Spoilage microorganisms

Lactobacillus

(71-87% of flora after 21 days, plus some tan-colored pseudomonads)

COD MUSCLE:

Spoilage microorganisms

Pseudomonas sp.

Pseudomonas fluorescens

Pseudomonas fragi

Pseudomonas putida

Pseudomonas putrefaciens

HADDOCK:

Spoilage microorganisms Pseudomonas spp. of Shewan's Group II and III/IV (particularly active in the spoilage process)

CHILL STORED HADDOCK:

Spoilage microorganisms

Pseudomonas putrefaciens

HERRING FILLETS IN AIR:

Spoilage microorganisms

Alteromonas putrefaciens

(62-95% of the flora after spoilage)

Pseudomonads

(62-95% of the flora after spoilage)

CHILL STORED HERRING FILLETS IN 100% CO2 ATMOSPHERE:

Spoilage microorganisms

Lactobacillus

(almost 100% of spoilage bacterial flora)

CHILL STORED PACIFIC HAKE:

Spoilage microorganisms

Acinetobacter

(Highest % of the initial flora. Not isolated after 14 days)

Moraxella

(Highest % of the initial flora. Not isolated after 14 days)

Pseudomonas spp. of Shewan's Group II

(dominant types of all bacteria after 14 days)

ENGLISH SOLE AT 5° C.:

Spoilage microorganisms

Aeromonas spp.

(among the most active spoilers)

Pseudomonas spp. of Shewan's Group I and III/IV

(among the most active spoilers)

Vibrio spp.

(among the most active spoilers)

B. List of Enzymes:

Endogenous enzymes

Phospholipase (hydrolase) in fish muscle (much of the study of fish muscle lipolysis has been with lean fish in which the primary lipid constituent is phopholipid). Lipolysis occurs extensively in fish muscle post-mortem and is associated with quality deterioration in the frozen tissue. Major cause of quality deterioration.

Lipases EC 3.1.1.3

in fish muscle.

metmyoglobin reductase

Lipoxygenase EC 1.13.11.12 in fish tissues. Fish tissues, which are rich in n-3 polyunsaturated fatty acids, are very susceptible to lipid oxidation. Once lipid oxidation is initiated, very low concentrations of aldehydes with n-3 double bonds cause distinctive oxidative off-flavors. Involved in the initiation of oxidation in fish skin tissue-extracts containing high heme concentrations. Catalyzes the formation of hydroperoxides in Emerald shiner and Rainbow trout. Because of the abundance of long-chain polyunsaturated fatty acids in fish, enzyme-initiated hydroperoxidation can be significant in relation to the flavor quality of fish at a later date. Thus, early control of oxidative enzymes in fish should suppress reactions which promote the development of undesirable, autoxidatively-derived volatile carbonyls later during subsequent processing and storage.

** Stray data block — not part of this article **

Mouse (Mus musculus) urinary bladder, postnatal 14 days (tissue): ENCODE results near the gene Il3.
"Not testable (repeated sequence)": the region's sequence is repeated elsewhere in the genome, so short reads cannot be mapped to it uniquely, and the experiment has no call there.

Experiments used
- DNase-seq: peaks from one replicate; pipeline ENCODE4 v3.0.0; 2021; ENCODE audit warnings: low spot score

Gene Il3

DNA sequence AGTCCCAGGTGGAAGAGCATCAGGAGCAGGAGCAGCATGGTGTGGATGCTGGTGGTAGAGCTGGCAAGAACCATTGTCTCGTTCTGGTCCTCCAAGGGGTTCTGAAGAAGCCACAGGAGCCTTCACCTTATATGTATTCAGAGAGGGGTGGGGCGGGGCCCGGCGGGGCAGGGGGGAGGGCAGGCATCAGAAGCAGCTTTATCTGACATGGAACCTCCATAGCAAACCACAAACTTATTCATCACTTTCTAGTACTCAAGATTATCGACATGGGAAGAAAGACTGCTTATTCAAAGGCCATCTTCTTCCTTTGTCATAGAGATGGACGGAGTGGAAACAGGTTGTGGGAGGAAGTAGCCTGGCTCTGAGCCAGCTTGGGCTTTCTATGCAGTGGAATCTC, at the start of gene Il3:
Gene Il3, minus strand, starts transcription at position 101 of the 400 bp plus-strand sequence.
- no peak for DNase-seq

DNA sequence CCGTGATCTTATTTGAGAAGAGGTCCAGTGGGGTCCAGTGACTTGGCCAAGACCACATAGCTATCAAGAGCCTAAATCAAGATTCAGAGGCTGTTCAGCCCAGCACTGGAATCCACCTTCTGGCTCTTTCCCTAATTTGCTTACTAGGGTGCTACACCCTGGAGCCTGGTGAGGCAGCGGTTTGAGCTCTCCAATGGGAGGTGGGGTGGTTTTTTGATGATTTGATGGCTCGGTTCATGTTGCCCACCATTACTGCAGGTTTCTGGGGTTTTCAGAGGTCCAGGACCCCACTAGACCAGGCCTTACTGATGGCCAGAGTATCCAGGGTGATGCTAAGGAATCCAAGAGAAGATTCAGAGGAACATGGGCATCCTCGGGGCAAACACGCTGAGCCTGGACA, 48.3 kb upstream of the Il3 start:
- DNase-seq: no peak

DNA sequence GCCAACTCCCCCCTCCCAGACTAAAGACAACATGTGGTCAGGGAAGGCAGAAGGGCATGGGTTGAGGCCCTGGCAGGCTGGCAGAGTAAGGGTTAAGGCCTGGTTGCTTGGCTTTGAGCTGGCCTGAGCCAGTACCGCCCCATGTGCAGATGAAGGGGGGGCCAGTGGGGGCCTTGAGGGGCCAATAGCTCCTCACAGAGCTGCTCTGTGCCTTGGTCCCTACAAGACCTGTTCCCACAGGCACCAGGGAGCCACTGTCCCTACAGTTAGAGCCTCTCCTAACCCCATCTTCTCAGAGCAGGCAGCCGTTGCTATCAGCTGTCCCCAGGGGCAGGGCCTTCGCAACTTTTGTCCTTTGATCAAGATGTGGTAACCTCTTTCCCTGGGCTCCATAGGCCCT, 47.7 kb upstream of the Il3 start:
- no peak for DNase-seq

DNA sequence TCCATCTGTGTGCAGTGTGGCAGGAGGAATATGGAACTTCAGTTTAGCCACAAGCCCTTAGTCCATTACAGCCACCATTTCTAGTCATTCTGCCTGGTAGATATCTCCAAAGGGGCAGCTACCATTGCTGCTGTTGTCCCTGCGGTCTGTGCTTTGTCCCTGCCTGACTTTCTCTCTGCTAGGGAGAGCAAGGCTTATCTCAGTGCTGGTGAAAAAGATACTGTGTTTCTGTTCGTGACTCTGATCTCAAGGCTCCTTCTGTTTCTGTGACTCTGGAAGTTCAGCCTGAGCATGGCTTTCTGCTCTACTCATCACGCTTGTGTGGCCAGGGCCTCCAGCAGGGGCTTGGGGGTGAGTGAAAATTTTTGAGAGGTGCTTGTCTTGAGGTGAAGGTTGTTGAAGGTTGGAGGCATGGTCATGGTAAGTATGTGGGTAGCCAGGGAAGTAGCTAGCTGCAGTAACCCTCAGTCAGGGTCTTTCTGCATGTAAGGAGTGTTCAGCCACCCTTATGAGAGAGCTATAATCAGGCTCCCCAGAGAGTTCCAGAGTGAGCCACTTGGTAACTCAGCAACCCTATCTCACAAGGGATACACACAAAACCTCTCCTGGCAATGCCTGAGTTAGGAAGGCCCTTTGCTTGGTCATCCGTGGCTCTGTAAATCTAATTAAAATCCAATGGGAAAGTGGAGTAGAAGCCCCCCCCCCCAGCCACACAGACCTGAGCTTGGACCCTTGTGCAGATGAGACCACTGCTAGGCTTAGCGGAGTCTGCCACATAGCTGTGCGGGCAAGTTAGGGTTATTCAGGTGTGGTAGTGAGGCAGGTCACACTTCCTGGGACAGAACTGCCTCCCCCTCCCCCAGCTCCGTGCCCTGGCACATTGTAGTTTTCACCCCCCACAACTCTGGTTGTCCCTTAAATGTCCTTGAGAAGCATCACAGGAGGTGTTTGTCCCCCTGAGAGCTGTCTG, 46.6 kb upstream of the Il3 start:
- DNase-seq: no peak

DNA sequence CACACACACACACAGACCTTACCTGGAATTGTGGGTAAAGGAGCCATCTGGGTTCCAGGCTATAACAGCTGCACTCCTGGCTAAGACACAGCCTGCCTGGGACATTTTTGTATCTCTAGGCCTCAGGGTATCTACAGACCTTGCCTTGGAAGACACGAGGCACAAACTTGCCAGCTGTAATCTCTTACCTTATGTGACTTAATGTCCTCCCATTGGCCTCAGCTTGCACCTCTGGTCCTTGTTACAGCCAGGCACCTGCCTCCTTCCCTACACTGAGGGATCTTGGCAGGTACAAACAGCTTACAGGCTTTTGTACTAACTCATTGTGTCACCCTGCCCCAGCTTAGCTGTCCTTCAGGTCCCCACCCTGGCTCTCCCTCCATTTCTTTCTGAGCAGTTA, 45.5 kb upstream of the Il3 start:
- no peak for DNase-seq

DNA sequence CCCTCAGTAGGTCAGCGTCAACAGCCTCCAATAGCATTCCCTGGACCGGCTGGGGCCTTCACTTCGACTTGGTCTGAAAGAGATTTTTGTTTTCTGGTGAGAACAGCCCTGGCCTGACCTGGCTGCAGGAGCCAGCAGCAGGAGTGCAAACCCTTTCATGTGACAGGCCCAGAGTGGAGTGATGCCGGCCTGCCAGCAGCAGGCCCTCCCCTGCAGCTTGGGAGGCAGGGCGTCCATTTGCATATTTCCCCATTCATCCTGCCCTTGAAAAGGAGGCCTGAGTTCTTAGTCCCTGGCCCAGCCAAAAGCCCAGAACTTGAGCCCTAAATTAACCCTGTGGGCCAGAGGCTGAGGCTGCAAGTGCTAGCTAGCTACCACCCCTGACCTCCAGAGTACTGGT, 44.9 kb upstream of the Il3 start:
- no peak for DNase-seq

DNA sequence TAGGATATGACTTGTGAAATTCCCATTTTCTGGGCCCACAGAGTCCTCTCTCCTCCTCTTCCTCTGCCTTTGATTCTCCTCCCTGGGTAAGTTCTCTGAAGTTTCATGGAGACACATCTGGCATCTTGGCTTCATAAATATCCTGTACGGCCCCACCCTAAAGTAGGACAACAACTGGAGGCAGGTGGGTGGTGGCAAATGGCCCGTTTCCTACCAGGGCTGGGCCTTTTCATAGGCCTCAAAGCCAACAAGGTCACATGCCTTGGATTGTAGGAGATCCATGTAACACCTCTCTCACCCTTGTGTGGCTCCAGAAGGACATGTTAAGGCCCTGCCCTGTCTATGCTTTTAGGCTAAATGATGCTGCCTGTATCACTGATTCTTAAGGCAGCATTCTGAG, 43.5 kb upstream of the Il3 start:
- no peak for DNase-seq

Microsomal Lipid Peroxidation Enzyme System in fish muscle. The fish muscle microsomal fraction is very active at relatively low temperatures and even has significant activity in the frozen state. The exact role of this enzyme system in fish quality is still not fully understood. Since the microsomal lipid peroxidation enzyme system is active at temperatures below the freezing point of fish tissue, it is possible that enzymatic lipid peroxidation activates phospholipase A2 to initiate phosphololipids hydrolysis. In frozen fish muscle, increased level of lipid peroxidation correlates with an increasing level of phospholipids hydrolysis. It is possible that an endogenous lipid peroxidizing capacity may play a fundamental role in turnover and metabolism of membrane lipids.

Myleoperoxidase-like enzyme in fish leukocytes. Capable of initiating lipid oxidation along with concurrent carotenoid degradation when H2O2 and halide salts are present.

Proteinases

Cathepsin D EC 3.4.23.5

Neutral proteinase

Cathepsin B EC 3.4.22.1

Alkaline proteinase